For Us, The Living
By Mrs. Medgar Evers with William Peters,
Doubleday and Company, Garden City, NY, 1967, 378 pages (Reprinted 1996, University Press of Mississippi)
Review by Hans Sherrer (December 2001)
One of the most shameful legacies of this country’s legal system is its attitude toward, and prejudicial treatment of people of color. That mistreatment was evident from the South’s institutionalized racism and segregation laws. Continuing into the 1960’s, the mere accusation that an African-American committed a crime against a white person, especially a woman, was often enough to trigger the person’s beating or murder at the hands of a legally protected white mob. With a wink and a nod from the police, prosecutors, judges and politicians, literally thousands of Black’s were given the short shrift justice of a lynch mob’s rope.
One man who refused to turn a blind eye to the injustices of racism was Medgar Evers. Born in 1925 and raised in Mississippi, his experiences inflamed his passion against racism to the core of his soul. He was so disturbed by it that he dedicated his adult life to trying to alleviate its causes and eradicate its ugly consequences.
In For Us, The Living, his widow Myrlie Evers paints a portrait of Medgar Evers, her life with him before and after their marriage in 1951, and their central role in the rise of the modern civil rights movement. As Mrs. Evers writes: “Until I met Medgar, I had never heard a Negro challenge segregation. Now I was married to a man who did, openly and publicly.” (131-132)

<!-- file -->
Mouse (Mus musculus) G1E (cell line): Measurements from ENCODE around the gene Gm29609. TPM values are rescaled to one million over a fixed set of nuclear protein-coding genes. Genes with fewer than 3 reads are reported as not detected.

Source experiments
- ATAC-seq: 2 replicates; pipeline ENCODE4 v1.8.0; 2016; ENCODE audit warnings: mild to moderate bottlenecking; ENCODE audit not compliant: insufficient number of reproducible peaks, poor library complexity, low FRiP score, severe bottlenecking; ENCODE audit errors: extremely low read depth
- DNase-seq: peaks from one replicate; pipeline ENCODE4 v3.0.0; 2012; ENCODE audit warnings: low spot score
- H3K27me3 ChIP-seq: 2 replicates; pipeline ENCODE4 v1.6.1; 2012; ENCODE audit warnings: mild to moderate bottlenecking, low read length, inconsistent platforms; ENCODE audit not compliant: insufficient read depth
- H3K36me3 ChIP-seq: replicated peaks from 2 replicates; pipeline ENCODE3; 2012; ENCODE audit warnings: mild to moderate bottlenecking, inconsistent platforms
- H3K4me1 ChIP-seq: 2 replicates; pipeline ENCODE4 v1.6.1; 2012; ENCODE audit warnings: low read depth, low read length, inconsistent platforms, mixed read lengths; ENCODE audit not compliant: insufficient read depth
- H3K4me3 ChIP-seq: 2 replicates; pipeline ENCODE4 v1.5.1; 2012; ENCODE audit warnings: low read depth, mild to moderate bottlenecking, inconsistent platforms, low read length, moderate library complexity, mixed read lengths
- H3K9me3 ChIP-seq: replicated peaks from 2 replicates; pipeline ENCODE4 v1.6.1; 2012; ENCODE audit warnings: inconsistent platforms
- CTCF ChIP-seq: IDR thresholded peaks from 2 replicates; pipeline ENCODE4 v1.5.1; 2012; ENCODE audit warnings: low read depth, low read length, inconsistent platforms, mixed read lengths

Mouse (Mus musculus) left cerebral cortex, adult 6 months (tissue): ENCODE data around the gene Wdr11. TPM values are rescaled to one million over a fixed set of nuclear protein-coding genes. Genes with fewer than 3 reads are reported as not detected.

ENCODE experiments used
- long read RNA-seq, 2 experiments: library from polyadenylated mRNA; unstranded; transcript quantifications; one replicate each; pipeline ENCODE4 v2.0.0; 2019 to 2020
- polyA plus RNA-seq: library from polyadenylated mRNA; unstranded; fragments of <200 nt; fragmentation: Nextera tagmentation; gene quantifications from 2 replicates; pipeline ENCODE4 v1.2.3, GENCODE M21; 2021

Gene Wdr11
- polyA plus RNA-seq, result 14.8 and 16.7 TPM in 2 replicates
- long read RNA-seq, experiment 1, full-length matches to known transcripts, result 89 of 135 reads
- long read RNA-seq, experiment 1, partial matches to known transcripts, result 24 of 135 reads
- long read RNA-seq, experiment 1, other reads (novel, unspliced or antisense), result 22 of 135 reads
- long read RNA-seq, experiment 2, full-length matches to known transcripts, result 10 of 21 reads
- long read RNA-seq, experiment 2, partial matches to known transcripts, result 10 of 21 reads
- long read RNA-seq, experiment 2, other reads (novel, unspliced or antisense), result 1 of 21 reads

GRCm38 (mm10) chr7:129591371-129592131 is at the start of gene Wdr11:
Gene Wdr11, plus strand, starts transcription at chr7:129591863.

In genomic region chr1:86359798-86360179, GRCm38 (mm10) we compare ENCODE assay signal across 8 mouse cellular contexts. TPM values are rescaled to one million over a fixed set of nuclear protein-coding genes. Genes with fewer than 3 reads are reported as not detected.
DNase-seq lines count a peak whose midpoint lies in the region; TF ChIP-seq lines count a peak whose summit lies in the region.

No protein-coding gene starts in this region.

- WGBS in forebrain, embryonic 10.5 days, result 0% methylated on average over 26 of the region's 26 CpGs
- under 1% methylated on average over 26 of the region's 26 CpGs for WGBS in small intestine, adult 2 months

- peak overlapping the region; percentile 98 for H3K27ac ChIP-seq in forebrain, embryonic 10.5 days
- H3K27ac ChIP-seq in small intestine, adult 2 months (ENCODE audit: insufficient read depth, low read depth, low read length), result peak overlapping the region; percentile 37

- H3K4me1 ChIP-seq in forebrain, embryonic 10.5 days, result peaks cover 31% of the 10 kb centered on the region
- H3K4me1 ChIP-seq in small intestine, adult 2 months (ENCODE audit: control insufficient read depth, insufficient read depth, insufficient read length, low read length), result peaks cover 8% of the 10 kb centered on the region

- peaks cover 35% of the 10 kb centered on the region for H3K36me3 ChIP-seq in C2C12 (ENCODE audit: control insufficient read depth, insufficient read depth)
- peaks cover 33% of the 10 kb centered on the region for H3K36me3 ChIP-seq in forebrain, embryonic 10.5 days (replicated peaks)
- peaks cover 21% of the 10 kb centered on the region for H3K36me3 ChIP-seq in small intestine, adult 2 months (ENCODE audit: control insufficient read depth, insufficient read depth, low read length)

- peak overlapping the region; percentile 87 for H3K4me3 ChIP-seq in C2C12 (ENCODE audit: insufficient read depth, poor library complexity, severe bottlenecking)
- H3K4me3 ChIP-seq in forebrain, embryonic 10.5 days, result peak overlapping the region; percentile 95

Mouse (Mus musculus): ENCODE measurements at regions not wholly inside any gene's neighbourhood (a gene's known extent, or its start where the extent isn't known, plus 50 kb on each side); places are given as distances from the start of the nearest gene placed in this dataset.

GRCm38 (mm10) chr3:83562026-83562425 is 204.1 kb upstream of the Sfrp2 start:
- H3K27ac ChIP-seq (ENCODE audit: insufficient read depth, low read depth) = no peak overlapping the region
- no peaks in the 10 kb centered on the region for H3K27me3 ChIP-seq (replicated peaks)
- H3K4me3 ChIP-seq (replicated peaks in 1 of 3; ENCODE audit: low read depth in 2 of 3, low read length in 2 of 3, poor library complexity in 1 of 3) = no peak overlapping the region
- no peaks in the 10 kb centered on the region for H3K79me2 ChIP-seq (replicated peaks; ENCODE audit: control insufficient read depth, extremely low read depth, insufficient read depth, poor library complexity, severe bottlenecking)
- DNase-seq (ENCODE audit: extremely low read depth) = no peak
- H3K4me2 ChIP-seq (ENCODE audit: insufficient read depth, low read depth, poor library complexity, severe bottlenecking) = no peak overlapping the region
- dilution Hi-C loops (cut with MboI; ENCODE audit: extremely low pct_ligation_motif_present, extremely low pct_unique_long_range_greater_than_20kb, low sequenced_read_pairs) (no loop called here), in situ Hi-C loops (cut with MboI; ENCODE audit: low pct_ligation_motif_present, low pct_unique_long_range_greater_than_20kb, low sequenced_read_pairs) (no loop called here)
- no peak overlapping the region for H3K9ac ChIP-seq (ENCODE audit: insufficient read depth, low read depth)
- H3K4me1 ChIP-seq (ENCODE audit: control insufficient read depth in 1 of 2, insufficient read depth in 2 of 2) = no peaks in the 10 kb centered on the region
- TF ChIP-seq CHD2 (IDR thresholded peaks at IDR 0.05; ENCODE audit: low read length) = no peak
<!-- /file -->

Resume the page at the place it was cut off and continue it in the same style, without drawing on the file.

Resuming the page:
Mr. Evers’ fervent and courageous quest led him in 1954 to become the first black to apply for admission to the University of Mississippi Law School, which denied him entry in spite of his qualifications. It continued during the many years he headed the NAACP in Mississippi, beginning in 1954 when he opened that organization’s first office in the state, with Myrlie Evers as his secretary. It ended with his assassination in 1963 at the age of 37.
Silencing Medgar Evers and others who opposed the structure of injustice imposed on blacks was an obsession of those who benefited from that system. Among the many dangers Mr. Evers and his fellow crusaders faced was being subject to Mississippi justice: framed for a crime and wrongly convicted and imprisoned or executed.
As an example of that all too real danger, Mrs. Evers relates the sad tale of Clyde Kennard. (219-223). Unable to be dissuaded from applying for admission to Mississippi Southern College in 1960, he was framed for the burglary of several bags of chicken feed from a warehouse. Wrongly convicted at the prime of his young life, he was sentenced to seven years in prison. Clyde Kennard’s health started deteriorating after he was imprisoned. Kennard died in 1963, a few months after public pressure induced Mississippi’s governor to suspend his sentence.
[Picture of Clyde Kennard]
Mississippi judges not only enabled innocent black people to be routinely convicted, but they effectively operated a protection racket for white racists. After the acquittal of a white man for the shooting death of a young black man he described as a “smart alec,” Mrs. Evers quotes from a mid-1950s newspaper editorial: “...no matter how strong the evidence nor how flagrant is the apparent crime, a white man cannot be convicted in Mississippi for killing a Negro.” (183).